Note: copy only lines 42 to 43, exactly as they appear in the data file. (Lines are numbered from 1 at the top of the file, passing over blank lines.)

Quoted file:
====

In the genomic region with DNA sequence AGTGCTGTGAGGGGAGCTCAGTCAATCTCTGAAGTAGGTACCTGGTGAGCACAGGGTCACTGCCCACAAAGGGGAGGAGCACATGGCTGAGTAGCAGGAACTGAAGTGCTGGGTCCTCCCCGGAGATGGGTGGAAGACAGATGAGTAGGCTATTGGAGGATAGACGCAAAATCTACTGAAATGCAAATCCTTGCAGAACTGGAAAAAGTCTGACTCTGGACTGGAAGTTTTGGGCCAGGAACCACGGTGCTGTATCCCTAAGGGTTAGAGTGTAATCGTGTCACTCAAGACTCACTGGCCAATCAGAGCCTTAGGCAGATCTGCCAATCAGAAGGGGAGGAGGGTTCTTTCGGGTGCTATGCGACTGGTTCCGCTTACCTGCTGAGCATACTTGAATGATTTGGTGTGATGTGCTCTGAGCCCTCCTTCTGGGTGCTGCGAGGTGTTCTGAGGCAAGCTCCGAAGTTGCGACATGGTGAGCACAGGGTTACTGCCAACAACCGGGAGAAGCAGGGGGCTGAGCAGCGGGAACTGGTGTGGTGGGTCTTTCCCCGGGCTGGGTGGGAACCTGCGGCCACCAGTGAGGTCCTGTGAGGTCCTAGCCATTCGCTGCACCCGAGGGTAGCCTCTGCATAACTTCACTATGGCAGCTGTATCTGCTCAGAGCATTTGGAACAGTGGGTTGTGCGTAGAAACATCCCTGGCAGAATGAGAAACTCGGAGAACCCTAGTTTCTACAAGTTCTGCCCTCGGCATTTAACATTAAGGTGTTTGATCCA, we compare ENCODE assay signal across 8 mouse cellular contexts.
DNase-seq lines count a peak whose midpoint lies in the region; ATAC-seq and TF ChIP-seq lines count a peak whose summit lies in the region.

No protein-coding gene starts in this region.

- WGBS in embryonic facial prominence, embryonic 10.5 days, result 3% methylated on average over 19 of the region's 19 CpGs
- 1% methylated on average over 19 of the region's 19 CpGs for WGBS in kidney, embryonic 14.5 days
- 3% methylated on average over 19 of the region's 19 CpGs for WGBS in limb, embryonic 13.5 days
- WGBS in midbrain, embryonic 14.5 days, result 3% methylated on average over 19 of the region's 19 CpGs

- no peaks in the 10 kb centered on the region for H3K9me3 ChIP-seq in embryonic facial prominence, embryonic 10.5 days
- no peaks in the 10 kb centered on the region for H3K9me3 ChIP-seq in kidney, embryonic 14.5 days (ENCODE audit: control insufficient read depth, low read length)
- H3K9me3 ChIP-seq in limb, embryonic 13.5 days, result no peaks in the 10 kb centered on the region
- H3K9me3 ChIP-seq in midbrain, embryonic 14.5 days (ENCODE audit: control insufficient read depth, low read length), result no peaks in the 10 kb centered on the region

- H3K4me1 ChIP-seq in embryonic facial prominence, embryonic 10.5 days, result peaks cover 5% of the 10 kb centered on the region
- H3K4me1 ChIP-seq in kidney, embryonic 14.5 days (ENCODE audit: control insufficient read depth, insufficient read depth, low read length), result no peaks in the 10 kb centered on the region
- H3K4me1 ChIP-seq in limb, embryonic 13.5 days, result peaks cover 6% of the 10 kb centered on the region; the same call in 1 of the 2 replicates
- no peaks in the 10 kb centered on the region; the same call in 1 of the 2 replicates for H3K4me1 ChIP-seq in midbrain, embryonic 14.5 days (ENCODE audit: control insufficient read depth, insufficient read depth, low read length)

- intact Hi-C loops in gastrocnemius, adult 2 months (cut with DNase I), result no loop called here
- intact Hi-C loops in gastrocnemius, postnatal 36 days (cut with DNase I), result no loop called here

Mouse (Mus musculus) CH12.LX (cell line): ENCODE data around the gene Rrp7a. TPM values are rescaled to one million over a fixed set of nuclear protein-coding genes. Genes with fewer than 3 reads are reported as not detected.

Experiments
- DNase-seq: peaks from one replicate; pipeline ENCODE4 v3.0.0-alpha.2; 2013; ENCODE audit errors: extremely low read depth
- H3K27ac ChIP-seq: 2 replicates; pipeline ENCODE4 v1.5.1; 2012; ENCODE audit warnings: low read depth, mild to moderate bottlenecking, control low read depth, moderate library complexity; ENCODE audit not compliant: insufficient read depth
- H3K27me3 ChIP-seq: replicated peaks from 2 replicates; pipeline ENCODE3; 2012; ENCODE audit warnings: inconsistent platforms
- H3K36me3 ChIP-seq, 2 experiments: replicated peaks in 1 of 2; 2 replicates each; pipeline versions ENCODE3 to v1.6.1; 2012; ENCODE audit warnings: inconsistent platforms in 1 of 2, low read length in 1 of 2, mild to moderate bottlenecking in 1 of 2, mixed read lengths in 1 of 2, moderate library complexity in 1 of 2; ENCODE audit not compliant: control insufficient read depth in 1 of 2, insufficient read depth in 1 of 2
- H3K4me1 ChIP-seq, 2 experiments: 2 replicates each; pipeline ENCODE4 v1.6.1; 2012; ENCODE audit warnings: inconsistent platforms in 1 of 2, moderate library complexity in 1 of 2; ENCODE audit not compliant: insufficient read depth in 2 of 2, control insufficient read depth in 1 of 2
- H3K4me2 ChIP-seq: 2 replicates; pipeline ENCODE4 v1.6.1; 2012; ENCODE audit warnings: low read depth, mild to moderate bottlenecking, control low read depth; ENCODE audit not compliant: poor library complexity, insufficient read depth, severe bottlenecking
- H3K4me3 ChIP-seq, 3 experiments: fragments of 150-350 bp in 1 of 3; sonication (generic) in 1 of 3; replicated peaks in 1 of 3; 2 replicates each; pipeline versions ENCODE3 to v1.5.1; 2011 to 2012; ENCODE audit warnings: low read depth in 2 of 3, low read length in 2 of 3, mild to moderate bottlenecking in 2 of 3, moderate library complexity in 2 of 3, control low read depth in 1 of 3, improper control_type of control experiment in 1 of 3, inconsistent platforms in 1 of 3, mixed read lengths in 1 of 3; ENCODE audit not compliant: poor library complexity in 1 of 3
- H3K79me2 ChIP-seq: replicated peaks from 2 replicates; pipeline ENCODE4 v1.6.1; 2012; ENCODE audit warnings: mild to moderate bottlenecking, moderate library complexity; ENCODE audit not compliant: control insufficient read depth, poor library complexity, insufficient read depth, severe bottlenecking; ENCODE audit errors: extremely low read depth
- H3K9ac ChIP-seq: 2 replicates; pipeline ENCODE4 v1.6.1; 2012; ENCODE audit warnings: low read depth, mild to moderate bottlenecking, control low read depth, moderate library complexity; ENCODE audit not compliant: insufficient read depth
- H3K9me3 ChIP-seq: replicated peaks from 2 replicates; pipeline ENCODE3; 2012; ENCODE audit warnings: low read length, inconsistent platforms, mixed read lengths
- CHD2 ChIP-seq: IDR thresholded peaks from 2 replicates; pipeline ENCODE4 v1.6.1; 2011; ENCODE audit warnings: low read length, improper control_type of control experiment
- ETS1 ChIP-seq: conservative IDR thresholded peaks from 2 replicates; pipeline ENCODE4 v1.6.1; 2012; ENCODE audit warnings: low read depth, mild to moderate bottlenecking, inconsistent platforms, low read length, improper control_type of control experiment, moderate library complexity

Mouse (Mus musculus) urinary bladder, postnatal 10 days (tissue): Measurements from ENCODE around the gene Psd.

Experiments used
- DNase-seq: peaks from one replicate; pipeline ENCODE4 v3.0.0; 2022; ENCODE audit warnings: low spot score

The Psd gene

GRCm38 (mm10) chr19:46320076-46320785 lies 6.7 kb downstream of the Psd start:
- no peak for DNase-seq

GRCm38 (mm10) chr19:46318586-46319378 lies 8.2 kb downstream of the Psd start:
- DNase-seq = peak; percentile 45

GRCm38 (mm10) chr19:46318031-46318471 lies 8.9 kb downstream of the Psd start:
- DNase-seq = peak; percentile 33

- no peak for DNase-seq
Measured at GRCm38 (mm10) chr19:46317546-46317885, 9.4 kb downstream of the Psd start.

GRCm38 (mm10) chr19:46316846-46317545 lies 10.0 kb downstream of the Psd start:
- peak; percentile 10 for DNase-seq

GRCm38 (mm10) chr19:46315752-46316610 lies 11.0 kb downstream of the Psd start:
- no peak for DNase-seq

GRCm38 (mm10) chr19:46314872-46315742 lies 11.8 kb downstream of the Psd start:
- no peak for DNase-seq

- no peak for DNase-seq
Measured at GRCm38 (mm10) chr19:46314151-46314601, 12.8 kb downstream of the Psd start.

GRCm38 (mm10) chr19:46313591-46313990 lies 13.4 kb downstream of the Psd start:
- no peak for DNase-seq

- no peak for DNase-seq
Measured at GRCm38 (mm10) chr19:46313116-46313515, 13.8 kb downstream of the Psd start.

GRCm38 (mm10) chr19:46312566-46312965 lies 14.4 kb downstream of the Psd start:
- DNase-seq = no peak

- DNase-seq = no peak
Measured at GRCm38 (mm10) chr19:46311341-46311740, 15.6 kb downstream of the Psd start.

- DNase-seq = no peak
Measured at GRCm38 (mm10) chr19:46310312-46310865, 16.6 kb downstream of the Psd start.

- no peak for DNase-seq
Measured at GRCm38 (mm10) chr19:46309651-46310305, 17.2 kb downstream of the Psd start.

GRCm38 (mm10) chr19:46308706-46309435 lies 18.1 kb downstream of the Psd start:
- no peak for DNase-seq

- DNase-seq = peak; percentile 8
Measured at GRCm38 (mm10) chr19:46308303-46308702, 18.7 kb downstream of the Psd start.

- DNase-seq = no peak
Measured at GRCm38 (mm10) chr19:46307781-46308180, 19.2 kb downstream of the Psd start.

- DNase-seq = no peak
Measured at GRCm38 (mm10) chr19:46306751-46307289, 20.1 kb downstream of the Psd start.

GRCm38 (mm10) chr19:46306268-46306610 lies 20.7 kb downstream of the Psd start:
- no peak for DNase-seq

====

- no peak for DNase-seq
Measured at GRCm38 (mm10) chr19:46317546-46317885, 9.4 kb downstream of the Psd start.